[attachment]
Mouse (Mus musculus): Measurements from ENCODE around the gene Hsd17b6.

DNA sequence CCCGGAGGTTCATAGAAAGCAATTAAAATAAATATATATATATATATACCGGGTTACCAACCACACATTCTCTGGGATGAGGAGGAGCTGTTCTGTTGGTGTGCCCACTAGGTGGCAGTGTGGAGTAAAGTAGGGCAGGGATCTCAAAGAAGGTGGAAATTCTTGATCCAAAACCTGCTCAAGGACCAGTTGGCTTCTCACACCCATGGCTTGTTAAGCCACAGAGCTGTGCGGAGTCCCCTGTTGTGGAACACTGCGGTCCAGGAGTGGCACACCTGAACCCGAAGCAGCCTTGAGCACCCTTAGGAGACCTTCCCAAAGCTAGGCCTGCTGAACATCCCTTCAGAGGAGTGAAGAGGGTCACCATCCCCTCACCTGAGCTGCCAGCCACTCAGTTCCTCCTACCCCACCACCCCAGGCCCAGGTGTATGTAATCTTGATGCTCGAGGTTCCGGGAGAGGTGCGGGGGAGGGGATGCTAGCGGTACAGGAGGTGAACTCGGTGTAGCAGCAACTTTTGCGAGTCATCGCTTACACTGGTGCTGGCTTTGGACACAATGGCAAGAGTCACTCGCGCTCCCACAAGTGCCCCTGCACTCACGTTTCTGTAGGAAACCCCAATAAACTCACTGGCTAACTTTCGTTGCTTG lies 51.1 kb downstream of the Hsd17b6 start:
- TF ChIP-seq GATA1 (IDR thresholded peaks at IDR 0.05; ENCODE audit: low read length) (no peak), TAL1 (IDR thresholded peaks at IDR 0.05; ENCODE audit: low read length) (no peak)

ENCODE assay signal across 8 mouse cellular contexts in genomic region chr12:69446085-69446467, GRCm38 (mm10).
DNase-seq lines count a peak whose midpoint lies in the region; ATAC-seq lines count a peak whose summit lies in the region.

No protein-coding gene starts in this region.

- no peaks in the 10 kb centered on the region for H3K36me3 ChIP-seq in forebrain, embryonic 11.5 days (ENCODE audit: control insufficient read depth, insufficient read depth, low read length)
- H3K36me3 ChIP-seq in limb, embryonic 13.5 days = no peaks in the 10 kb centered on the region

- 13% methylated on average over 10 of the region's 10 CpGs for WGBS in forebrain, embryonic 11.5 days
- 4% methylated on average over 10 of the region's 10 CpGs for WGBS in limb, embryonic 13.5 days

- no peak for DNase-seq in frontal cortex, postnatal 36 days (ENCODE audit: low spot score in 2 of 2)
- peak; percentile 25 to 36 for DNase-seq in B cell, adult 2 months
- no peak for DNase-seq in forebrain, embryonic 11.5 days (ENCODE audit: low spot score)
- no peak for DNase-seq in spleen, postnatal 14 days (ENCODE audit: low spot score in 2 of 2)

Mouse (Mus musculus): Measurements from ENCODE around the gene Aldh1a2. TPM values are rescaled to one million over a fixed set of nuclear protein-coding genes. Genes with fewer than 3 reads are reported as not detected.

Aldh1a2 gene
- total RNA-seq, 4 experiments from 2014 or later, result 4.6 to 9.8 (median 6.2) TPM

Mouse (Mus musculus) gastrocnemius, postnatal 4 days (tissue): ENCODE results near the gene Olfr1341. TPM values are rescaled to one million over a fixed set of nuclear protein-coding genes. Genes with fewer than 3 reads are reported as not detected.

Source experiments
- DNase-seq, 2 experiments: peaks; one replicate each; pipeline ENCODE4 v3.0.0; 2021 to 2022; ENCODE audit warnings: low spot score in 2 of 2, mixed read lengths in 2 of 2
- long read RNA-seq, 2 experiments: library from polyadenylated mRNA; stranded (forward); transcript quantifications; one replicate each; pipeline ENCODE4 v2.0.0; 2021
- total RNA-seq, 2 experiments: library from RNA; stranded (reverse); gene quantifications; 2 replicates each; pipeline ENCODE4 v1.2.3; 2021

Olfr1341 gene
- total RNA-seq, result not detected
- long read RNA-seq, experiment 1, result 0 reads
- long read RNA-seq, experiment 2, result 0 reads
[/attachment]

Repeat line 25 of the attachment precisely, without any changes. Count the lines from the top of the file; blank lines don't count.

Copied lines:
- long read RNA-seq, experiment 1, result 0 reads